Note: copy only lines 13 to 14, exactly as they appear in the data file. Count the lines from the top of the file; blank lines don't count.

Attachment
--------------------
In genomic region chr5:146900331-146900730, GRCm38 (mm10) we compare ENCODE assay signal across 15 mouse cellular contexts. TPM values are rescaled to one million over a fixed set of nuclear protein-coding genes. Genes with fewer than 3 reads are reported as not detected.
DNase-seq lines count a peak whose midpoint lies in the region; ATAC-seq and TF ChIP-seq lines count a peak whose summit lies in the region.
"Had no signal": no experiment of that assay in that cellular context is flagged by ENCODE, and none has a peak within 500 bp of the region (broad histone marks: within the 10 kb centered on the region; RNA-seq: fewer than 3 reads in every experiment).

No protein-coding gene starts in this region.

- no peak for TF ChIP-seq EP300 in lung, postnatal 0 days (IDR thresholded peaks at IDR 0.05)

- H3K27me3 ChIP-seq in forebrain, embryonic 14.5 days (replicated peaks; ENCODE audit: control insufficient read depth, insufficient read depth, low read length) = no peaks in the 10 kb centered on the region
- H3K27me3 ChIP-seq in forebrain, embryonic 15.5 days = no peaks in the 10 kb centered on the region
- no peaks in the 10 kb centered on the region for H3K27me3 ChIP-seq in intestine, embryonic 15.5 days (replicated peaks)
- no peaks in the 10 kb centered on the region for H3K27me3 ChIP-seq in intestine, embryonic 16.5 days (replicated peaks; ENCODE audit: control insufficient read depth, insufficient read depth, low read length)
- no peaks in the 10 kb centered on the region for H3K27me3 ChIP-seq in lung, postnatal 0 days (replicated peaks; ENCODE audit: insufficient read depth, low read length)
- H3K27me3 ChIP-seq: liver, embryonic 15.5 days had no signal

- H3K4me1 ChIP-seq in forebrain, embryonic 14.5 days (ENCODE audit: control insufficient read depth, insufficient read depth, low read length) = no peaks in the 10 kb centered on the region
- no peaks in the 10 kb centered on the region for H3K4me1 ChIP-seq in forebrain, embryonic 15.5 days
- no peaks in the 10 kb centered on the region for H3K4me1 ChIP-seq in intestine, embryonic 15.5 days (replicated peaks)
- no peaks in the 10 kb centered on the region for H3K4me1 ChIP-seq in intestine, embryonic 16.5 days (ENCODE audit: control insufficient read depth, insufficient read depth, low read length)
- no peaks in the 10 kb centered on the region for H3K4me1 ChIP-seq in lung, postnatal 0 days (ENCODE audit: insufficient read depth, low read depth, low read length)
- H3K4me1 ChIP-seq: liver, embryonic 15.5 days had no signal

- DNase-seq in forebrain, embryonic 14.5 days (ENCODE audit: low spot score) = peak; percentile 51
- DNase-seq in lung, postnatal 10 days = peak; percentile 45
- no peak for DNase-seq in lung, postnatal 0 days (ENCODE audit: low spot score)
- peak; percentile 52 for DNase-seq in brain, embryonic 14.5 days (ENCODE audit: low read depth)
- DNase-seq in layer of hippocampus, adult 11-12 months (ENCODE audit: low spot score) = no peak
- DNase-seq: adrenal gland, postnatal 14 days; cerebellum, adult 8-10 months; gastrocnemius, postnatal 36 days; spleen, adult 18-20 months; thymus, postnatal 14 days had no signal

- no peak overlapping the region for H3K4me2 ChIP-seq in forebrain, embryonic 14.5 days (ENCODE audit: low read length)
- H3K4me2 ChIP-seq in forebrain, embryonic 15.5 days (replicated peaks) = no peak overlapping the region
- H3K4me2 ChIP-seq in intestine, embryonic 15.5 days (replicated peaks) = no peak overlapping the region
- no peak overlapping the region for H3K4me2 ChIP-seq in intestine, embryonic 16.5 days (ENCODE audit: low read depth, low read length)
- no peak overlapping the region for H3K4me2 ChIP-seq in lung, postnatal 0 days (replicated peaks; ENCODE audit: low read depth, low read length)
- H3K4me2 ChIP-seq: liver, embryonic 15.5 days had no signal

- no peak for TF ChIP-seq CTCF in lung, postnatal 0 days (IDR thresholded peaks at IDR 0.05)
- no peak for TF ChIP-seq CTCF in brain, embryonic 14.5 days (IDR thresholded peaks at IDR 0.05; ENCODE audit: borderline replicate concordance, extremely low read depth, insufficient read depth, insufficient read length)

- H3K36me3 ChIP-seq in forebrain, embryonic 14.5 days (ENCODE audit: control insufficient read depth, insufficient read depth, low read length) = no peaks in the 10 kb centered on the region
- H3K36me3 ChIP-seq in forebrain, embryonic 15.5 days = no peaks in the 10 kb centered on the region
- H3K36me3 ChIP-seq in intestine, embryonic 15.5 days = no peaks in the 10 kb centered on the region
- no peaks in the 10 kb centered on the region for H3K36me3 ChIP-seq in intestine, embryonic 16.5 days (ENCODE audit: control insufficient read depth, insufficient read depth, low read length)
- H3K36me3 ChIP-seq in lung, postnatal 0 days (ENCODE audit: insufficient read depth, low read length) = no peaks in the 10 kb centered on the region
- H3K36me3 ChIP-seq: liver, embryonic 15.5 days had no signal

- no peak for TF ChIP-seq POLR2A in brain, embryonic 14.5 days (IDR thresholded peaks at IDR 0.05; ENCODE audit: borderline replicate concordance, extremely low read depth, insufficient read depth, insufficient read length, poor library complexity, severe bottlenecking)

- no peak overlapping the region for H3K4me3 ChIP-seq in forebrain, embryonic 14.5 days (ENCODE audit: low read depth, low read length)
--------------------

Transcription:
- no peaks in the 10 kb centered on the region for H3K4me1 ChIP-seq in forebrain, embryonic 15.5 days
- no peaks in the 10 kb centered on the region for H3K4me1 ChIP-seq in intestine, embryonic 15.5 days (replicated peaks)